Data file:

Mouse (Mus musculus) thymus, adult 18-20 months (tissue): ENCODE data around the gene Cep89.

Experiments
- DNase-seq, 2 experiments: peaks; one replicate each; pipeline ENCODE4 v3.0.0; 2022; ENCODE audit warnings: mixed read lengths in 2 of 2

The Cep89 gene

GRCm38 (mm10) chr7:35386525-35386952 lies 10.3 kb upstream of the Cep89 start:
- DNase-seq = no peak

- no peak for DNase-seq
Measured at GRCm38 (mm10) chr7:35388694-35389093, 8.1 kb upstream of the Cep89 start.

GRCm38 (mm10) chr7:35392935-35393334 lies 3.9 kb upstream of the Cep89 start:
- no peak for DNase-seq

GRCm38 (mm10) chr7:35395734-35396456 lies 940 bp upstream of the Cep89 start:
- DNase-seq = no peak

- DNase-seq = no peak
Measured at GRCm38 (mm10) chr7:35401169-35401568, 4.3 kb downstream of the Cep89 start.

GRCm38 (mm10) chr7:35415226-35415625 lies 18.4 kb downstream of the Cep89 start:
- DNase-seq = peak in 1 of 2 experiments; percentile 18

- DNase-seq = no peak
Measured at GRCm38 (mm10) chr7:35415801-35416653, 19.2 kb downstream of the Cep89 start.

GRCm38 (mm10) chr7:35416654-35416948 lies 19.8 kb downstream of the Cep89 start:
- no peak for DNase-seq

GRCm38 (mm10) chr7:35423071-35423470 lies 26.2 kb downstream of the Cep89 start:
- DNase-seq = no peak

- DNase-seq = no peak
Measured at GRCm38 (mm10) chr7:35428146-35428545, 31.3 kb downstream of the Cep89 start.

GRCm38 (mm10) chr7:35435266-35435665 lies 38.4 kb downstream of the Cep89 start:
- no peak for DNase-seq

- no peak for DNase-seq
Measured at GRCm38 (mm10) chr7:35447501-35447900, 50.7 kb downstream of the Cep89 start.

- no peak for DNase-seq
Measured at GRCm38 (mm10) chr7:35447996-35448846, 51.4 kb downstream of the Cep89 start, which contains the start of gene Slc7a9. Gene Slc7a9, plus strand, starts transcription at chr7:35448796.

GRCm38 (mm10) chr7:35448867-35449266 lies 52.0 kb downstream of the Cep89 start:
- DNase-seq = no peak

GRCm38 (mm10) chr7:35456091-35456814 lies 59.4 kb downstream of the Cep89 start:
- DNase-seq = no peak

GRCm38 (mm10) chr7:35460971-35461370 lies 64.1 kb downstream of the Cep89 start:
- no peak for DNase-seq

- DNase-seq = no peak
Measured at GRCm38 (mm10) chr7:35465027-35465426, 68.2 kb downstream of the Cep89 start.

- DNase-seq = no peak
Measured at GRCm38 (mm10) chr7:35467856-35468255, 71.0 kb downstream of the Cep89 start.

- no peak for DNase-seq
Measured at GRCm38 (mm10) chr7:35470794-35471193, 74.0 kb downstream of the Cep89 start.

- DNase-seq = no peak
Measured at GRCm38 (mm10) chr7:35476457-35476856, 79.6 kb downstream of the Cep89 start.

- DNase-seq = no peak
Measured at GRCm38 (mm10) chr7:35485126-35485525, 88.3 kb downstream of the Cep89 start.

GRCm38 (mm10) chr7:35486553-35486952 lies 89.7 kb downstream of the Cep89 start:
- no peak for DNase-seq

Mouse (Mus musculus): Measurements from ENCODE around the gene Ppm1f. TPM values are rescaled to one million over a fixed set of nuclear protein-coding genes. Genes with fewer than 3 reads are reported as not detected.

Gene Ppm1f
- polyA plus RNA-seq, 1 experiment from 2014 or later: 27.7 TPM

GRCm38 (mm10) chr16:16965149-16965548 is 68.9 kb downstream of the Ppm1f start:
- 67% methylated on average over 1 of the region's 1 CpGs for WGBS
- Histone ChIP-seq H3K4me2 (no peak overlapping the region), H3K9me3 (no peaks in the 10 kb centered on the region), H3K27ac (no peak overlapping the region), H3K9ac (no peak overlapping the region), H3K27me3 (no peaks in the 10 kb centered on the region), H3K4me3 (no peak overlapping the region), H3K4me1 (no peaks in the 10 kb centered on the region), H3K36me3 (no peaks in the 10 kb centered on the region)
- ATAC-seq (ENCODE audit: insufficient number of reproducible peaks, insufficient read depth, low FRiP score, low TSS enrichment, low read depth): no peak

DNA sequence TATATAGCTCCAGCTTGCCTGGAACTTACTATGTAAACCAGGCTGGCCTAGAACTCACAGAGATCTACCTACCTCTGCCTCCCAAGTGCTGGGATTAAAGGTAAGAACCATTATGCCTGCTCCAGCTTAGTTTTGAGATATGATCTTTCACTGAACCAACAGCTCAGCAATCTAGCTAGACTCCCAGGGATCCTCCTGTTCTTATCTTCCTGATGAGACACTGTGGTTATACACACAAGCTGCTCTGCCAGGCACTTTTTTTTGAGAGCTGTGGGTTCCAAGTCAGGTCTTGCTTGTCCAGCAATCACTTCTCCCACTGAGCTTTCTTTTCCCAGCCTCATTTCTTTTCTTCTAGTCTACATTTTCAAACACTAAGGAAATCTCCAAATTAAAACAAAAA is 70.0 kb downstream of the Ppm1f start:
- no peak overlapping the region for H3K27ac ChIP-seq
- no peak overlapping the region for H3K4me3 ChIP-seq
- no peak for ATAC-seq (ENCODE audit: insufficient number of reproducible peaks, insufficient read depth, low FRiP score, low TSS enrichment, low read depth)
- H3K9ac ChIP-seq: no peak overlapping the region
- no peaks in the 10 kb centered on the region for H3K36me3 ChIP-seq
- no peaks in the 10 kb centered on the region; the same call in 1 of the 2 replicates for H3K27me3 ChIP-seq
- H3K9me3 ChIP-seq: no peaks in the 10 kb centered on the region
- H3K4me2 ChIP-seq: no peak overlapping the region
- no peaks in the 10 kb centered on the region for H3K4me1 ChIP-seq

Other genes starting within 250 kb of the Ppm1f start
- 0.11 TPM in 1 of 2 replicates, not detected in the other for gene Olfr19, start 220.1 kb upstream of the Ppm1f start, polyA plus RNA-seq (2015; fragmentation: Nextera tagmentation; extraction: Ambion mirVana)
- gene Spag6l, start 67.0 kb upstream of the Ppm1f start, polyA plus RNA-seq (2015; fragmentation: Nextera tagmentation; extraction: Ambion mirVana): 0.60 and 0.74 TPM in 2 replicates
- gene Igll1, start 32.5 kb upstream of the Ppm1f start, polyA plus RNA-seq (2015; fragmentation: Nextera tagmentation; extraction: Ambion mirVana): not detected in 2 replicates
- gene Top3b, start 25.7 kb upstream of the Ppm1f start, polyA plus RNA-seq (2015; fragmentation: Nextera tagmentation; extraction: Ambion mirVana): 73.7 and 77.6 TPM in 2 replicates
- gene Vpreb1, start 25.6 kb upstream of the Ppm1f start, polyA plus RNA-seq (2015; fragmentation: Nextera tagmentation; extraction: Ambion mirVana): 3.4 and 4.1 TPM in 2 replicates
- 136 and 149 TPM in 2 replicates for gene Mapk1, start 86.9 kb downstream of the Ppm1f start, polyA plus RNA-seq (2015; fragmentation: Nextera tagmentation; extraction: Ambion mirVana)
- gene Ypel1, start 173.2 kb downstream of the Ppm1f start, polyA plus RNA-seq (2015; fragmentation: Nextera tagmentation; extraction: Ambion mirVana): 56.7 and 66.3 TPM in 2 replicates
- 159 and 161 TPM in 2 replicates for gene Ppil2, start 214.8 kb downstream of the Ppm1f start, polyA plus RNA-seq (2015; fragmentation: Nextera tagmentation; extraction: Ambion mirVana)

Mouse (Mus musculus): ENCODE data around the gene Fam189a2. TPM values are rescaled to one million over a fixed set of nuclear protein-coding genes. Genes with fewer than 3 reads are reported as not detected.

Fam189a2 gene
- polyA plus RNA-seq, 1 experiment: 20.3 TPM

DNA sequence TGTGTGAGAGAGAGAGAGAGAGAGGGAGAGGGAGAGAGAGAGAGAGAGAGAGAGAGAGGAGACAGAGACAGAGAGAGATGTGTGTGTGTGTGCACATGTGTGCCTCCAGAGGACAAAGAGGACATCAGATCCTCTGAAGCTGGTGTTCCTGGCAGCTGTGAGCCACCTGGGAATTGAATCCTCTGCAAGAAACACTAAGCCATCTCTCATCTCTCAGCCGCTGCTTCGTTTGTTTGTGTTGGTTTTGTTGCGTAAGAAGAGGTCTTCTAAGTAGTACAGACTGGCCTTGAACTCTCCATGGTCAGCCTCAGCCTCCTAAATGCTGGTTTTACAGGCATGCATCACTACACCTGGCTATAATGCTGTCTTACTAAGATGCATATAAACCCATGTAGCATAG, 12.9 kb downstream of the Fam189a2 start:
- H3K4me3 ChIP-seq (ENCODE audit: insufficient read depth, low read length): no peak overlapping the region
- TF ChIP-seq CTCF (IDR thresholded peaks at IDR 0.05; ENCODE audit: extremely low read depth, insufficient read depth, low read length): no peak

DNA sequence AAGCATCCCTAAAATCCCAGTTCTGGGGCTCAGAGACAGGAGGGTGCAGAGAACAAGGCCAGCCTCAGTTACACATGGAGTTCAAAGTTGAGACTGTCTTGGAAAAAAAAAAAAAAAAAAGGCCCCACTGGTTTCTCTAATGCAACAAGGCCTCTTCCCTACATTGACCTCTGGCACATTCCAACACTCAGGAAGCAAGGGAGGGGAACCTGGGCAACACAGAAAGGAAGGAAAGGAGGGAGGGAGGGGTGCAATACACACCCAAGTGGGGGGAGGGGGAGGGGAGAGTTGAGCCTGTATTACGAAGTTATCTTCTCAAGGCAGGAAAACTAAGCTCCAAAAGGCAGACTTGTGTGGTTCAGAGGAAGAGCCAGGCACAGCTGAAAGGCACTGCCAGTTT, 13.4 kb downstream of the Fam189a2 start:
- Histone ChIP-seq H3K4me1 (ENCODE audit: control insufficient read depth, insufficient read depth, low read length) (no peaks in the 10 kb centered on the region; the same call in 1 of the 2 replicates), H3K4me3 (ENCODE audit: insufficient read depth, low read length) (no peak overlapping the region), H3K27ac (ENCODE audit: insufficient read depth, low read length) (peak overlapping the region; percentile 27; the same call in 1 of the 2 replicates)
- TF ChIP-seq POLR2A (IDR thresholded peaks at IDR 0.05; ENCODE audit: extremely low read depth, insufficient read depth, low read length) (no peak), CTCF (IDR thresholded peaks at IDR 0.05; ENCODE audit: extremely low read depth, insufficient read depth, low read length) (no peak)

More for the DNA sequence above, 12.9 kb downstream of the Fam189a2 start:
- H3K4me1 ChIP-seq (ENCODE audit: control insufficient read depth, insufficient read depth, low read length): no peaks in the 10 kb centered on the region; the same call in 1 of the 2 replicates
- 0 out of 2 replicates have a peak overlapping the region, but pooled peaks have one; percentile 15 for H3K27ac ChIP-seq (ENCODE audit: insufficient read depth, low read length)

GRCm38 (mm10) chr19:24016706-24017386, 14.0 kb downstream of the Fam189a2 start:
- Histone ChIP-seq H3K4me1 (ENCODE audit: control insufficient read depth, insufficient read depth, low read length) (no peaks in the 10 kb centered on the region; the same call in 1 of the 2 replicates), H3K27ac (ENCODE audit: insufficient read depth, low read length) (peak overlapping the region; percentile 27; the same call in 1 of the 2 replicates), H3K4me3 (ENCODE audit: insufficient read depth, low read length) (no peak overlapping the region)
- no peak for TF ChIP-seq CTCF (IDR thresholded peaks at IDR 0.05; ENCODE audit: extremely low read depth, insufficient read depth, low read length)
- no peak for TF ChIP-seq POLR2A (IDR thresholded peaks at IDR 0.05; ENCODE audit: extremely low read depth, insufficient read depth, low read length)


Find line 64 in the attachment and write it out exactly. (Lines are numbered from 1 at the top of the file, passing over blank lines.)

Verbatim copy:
- H3K4me2 ChIP-seq: no peak overlapping the region